Many of the military courtroom guards are members of the U.S. First Infantry Division, as shown by their shoulder patches. They wear solid red shoulder cords (called fourrageres), which are apparently supposed to represent the French Croix-de-Guerre award won by the division during World War II. However, the red fourragere represent the Légion d'honneur, the 1st and 2nd US divisions were awarded the gold Fourragère aux couleurs du ruban de la médaille militaire.
Near the end of the movie (the scene that the Nazi's receive their sentences), Each of the four judges are shown reading out at least one of the sentences. When the French magistrate is reading out a sentence, he lifts the sheet of paper that he was reading from, revealing several lines of highlighted text. This should not have been possible, as the first highlighter wasn't invented until 1962.
Most of the defendants used headphones throughout the trial to hear the translations of the Allied members of the court. Yet, none of the defendants used headphones to hear their verdict and sentencing.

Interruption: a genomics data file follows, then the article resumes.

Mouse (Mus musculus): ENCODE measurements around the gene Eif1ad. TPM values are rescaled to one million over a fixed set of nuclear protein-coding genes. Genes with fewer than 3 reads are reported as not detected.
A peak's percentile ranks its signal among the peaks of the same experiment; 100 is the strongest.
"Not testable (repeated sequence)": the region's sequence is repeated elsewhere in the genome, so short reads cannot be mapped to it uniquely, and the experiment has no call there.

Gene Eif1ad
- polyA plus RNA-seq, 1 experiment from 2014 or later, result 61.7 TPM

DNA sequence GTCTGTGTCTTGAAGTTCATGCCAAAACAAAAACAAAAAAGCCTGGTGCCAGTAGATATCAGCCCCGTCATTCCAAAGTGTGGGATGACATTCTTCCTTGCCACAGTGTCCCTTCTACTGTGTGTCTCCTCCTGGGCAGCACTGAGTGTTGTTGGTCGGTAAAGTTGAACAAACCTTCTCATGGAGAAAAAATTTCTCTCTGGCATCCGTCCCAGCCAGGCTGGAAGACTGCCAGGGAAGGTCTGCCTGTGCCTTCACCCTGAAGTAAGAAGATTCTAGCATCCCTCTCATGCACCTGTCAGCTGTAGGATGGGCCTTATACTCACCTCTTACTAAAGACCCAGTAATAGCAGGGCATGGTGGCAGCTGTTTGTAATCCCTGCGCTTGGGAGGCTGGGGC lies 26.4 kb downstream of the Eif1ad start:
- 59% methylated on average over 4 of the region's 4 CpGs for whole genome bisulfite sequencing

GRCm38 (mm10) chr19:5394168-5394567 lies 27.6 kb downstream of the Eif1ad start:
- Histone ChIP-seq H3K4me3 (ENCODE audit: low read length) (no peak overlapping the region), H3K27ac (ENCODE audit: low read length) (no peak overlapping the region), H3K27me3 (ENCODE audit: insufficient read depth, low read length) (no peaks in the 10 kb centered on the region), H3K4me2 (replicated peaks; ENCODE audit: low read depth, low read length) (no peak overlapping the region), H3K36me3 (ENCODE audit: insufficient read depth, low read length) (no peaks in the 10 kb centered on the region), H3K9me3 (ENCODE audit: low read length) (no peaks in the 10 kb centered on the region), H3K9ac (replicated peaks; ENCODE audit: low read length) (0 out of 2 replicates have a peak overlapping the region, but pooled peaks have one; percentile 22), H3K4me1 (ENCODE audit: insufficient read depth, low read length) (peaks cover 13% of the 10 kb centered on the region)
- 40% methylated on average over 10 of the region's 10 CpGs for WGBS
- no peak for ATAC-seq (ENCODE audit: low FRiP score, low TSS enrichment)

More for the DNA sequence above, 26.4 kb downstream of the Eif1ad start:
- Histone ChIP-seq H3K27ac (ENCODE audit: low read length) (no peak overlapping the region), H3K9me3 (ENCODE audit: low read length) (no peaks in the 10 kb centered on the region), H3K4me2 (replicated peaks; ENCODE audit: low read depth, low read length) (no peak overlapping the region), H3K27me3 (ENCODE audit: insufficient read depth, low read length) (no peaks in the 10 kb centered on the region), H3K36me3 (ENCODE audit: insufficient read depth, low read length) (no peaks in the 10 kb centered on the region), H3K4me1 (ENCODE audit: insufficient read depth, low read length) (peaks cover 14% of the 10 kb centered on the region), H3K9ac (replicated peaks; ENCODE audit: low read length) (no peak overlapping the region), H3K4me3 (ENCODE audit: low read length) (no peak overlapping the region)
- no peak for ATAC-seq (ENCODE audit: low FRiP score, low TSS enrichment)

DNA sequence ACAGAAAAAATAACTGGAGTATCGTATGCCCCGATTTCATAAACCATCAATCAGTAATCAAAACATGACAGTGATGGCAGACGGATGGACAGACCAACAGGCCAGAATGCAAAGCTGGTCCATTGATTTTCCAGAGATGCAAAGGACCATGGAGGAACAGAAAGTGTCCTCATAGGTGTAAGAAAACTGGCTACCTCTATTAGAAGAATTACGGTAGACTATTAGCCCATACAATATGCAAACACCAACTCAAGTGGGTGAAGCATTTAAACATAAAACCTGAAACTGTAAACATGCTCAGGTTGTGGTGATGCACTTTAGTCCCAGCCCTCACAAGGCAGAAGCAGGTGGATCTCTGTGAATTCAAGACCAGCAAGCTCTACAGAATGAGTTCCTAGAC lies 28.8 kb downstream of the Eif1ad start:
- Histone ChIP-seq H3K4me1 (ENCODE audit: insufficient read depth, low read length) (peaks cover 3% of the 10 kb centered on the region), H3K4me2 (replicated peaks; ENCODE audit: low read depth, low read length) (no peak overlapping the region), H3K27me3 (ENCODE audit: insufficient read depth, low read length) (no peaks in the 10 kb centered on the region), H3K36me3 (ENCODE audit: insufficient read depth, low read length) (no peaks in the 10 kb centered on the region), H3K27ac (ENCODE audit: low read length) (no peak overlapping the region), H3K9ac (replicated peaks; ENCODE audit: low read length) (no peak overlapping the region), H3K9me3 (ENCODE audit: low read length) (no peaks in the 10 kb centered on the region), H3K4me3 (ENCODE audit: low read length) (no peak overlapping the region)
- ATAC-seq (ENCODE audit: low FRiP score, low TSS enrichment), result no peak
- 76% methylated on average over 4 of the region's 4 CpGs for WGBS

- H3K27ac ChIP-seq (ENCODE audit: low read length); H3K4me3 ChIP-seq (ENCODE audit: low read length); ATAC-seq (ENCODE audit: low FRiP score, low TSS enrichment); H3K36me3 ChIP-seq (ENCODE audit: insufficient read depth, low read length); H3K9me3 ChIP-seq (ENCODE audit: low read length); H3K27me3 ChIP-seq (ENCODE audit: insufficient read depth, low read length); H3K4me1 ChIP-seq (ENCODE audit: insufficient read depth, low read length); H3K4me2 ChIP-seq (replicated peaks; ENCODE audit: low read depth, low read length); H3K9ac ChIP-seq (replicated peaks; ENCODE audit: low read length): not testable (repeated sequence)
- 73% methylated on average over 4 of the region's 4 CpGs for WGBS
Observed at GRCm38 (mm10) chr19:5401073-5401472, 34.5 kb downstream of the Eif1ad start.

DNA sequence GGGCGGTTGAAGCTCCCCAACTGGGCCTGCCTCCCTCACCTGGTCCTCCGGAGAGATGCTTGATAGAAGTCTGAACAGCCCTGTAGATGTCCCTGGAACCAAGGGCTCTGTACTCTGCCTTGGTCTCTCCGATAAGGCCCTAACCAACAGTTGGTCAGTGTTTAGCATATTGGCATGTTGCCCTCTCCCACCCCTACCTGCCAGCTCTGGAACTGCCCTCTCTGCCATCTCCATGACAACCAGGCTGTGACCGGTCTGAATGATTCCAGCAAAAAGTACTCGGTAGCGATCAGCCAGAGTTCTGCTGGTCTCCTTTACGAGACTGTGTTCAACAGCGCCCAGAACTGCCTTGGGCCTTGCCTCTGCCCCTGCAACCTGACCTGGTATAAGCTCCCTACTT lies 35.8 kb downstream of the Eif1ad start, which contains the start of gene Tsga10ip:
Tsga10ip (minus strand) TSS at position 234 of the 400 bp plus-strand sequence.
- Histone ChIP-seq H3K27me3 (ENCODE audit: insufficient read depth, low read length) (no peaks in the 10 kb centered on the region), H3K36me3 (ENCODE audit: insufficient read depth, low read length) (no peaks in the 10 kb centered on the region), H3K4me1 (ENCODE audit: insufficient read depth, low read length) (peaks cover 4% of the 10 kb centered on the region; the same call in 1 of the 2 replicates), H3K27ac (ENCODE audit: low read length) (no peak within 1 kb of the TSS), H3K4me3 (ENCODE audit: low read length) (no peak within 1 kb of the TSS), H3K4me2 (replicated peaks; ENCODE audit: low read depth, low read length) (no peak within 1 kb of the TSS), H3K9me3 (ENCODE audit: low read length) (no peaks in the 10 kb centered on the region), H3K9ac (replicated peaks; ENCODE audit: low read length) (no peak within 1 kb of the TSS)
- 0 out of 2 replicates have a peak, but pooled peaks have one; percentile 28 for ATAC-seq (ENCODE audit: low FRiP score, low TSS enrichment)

As the camera passes Walter Funk when he pleads, "Nicht schuldig," Albert Speer lowers his headphones onto his shoulders. When the camera returns and it is Speer's turn to plead, the headphones are back over his ears.
At the Nuremberg trial, defendants gave their pleas of "Not guilty / Nicht schuldig" after moving to a single microphone at the center directly in front of Ernst Kaltenbrunner's position, rather than by standing at their places in the dock.
In the scene where Captain Gilbert and Lieutenant "Tex" pass each other in the main prison corridor, there are two mistakes. First, they are both wearing hats (per military custom, headgear is not worn indoors unless participating in a ceremony). Second, the two officers salute each other (saluting indoors is allowed only during ceremonies or when reporting to a superior officer in his office).
When the prisoners are giving their names, Field Marshal Wilhelm Keitel can be seen wearing an Iron Cross slightly larger than that of Alfred Jodl or Karl Donitz. This is because the Iron Cross he is wearing is in fact the Grand Cross of the Iron Cross, which should have been worn by Hermann Goring.
The leading Nazis sentenced to death at Nuremberg were all executed during the night of 16th October in the prison gymnasium. Yet bright sunlight is clearly seen shining through the upper windows of the building as the condemned men are each brought to the gallows.